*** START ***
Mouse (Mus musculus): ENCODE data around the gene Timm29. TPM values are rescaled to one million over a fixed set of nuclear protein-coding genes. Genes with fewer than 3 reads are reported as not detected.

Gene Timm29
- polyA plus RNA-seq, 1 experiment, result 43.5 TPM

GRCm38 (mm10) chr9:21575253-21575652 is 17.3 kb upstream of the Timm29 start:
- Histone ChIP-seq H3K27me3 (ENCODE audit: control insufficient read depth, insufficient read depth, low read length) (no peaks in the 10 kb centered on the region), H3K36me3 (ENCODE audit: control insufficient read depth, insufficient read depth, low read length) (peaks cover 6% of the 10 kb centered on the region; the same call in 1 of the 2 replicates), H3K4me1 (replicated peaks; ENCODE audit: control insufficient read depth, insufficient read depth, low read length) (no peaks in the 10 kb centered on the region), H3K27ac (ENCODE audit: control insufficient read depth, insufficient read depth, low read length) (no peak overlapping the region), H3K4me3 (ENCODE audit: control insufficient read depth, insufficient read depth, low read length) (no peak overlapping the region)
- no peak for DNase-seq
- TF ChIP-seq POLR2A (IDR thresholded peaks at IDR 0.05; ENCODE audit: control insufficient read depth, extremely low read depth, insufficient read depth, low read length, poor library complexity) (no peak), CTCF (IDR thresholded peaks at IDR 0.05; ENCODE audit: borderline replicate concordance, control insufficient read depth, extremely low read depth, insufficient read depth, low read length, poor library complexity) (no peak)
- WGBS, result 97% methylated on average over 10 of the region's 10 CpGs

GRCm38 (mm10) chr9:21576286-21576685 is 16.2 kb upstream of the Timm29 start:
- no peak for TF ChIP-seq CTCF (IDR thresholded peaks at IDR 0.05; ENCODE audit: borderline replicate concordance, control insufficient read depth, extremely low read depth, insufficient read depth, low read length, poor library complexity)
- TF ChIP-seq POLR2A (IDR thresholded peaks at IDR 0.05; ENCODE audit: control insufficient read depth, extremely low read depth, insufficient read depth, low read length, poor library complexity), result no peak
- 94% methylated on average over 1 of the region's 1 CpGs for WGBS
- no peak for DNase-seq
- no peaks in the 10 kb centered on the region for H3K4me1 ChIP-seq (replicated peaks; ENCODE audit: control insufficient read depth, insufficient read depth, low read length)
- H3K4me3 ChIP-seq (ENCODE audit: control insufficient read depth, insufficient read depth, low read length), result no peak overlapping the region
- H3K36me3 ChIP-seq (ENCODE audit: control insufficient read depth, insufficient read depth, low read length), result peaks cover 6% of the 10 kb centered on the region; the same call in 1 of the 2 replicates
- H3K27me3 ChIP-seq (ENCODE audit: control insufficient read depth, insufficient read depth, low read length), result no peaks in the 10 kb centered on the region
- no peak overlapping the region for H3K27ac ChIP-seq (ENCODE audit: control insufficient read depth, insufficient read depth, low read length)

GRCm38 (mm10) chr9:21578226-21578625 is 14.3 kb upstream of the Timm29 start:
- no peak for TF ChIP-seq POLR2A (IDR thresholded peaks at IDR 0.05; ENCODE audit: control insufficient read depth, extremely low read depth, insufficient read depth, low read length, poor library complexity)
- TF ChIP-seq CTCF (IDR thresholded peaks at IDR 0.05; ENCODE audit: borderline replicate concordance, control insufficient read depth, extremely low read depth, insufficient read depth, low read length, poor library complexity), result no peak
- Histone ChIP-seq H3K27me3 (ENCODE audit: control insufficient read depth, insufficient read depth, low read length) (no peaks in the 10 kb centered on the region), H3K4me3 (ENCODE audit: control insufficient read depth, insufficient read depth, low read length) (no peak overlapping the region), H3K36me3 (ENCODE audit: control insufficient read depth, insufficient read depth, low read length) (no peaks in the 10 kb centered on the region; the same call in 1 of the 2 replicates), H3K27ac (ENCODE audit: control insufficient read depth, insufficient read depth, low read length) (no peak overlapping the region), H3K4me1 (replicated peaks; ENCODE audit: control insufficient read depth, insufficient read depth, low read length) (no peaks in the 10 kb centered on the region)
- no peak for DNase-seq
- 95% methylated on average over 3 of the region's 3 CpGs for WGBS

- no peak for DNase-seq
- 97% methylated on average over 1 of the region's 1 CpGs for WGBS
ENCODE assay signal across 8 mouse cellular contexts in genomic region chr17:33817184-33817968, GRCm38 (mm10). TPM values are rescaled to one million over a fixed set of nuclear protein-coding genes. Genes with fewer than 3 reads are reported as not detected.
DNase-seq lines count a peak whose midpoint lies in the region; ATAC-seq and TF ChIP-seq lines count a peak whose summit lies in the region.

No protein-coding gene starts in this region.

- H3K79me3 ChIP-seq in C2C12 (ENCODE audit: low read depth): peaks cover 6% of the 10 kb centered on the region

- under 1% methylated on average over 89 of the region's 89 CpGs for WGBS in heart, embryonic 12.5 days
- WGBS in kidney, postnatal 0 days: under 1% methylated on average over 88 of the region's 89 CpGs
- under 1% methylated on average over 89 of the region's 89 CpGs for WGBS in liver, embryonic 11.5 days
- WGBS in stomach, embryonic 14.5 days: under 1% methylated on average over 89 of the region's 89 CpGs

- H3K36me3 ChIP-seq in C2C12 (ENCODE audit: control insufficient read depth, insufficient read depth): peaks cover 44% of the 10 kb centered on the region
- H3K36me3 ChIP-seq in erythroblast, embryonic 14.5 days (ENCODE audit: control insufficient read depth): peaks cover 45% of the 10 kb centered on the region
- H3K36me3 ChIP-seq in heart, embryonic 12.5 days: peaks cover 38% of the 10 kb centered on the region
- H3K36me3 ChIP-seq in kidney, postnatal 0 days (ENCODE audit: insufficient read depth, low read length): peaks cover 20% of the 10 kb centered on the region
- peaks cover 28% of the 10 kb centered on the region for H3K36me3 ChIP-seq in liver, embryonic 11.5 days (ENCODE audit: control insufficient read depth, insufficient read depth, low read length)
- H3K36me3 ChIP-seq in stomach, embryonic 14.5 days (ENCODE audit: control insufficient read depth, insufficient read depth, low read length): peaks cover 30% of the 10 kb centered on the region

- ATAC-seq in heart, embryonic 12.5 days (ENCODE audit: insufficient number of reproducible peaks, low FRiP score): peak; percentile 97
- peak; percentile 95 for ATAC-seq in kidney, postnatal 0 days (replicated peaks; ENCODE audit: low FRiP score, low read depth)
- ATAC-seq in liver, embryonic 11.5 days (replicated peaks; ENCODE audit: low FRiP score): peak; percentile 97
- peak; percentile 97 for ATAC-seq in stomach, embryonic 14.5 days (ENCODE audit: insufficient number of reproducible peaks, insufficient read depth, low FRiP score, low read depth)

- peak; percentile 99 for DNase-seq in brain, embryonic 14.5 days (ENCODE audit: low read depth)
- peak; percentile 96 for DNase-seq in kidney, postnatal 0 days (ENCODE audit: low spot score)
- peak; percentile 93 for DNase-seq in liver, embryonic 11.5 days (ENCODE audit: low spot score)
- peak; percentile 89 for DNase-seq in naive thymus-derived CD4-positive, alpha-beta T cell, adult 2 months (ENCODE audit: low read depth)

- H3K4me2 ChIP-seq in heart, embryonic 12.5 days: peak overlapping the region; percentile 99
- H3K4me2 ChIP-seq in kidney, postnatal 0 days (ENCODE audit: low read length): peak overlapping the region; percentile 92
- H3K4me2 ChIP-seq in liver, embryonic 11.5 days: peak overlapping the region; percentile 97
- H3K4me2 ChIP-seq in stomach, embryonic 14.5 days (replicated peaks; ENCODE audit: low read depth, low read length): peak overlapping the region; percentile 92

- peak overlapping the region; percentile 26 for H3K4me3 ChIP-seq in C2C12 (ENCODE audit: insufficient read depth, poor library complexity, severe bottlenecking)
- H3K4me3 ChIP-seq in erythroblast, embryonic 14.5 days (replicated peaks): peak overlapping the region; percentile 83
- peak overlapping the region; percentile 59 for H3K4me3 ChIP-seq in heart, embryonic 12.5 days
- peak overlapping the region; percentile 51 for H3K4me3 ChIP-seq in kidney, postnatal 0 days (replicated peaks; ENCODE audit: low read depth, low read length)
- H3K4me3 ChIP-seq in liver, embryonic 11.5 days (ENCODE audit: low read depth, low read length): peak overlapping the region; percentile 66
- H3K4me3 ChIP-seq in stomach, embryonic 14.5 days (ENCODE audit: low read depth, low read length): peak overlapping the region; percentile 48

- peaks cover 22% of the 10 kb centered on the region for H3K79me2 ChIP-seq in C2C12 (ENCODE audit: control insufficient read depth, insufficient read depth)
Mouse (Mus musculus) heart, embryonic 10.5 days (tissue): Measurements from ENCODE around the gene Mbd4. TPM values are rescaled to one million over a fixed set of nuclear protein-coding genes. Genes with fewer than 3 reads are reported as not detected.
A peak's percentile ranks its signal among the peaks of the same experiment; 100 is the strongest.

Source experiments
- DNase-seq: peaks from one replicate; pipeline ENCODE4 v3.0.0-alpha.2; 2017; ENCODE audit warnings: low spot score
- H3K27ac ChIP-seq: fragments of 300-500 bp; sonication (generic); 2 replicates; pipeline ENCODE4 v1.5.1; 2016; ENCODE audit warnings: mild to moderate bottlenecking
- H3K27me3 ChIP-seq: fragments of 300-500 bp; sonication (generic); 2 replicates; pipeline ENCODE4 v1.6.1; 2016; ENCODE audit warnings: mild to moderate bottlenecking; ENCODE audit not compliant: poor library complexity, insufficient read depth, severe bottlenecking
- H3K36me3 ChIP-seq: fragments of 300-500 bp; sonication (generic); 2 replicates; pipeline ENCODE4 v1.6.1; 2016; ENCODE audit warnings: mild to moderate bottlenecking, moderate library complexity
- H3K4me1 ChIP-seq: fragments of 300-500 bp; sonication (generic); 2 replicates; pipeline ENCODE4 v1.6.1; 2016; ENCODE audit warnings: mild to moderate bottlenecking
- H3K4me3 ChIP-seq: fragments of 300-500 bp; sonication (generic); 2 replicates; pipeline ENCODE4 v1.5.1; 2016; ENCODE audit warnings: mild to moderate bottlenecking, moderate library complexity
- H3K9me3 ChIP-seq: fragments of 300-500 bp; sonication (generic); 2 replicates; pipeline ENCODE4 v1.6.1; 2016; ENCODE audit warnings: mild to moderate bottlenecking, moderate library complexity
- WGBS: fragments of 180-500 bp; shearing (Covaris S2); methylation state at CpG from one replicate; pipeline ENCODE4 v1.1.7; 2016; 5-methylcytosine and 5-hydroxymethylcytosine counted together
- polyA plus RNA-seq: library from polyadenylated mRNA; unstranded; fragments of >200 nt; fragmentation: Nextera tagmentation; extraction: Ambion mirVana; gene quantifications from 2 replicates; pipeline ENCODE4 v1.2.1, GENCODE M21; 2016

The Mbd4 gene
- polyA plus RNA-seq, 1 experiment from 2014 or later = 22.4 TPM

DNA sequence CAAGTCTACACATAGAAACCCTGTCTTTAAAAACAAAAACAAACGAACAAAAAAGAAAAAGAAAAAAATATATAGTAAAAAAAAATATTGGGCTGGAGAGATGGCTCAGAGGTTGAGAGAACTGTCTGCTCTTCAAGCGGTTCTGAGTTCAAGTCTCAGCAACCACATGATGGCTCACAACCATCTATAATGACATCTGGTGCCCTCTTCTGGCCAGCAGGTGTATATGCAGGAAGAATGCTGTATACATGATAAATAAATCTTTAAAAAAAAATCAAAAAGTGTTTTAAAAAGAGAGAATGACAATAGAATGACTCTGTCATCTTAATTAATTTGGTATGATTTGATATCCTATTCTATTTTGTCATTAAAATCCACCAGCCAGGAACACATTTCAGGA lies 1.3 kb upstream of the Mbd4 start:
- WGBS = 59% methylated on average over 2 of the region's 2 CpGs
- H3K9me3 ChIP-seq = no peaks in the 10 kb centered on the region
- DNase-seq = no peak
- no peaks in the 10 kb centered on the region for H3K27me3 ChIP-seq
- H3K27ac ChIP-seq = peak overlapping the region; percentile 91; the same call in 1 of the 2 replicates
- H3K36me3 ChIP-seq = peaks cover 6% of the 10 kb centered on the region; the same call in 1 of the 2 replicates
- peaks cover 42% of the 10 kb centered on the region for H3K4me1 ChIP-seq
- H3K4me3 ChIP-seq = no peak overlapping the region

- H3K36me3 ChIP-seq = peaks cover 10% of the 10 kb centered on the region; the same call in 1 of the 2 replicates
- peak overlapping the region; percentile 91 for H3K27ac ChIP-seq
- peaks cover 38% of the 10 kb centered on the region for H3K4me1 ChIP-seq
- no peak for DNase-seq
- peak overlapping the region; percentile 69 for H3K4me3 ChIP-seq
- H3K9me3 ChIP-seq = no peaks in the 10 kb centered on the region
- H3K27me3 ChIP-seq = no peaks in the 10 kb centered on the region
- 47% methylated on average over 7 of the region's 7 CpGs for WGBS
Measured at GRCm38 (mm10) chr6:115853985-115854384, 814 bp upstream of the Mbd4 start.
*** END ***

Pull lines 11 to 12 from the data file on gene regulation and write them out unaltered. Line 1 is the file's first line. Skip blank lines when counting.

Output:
- TF ChIP-seq POLR2A (IDR thresholded peaks at IDR 0.05; ENCODE audit: control insufficient read depth, extremely low read depth, insufficient read depth, low read length, poor library complexity), result no peak
- 94% methylated on average over 1 of the region's 1 CpGs for WGBS